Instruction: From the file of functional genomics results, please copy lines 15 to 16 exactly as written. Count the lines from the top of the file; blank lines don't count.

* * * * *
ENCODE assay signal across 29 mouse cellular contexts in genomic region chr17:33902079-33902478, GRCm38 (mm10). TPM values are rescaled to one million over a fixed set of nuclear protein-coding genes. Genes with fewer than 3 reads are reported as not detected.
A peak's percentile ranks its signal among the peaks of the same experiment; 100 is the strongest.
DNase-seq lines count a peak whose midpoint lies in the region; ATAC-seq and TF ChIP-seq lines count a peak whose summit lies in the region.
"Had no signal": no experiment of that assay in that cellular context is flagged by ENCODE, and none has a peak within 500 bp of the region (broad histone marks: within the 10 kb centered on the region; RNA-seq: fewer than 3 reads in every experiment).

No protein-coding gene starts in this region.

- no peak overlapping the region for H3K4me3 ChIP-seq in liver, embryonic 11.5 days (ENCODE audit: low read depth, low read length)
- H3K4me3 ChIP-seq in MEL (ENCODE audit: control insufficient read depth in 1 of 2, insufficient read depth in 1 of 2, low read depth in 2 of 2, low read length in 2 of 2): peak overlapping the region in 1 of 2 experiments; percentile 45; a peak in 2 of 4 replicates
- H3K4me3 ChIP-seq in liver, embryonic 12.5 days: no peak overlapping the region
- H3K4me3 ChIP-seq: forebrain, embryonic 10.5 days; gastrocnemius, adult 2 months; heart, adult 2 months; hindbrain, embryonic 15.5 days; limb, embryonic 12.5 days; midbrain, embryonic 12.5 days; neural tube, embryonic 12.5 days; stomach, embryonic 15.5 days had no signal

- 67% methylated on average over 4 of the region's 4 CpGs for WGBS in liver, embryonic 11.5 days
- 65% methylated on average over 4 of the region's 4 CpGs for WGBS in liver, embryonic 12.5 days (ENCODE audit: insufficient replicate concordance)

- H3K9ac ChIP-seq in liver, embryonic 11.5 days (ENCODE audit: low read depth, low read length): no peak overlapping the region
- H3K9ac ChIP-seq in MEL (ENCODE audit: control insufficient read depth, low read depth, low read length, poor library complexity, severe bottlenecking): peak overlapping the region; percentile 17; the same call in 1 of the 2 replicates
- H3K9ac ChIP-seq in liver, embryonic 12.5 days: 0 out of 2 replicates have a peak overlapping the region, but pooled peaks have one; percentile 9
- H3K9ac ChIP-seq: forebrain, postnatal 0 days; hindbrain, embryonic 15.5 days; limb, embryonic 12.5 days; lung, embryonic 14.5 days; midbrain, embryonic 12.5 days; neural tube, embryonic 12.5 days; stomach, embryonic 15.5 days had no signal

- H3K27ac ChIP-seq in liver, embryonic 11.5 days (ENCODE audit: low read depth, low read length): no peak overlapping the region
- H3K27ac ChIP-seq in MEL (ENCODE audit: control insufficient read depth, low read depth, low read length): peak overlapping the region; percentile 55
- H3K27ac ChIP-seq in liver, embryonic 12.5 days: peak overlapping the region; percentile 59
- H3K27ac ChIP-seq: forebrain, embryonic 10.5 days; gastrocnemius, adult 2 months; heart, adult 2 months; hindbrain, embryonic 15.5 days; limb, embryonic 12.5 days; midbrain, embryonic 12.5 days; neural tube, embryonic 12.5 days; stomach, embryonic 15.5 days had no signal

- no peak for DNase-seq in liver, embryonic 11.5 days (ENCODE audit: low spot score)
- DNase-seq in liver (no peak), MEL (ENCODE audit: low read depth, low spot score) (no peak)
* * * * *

- H3K9ac ChIP-seq: forebrain, postnatal 0 days; hindbrain, embryonic 15.5 days; limb, embryonic 12.5 days; lung, embryonic 14.5 days; midbrain, embryonic 12.5 days; neural tube, embryonic 12.5 days; stomach, embryonic 15.5 days had no signal

- H3K27ac ChIP-seq in liver, embryonic 11.5 days (ENCODE audit: low read depth, low read length): no peak overlapping the region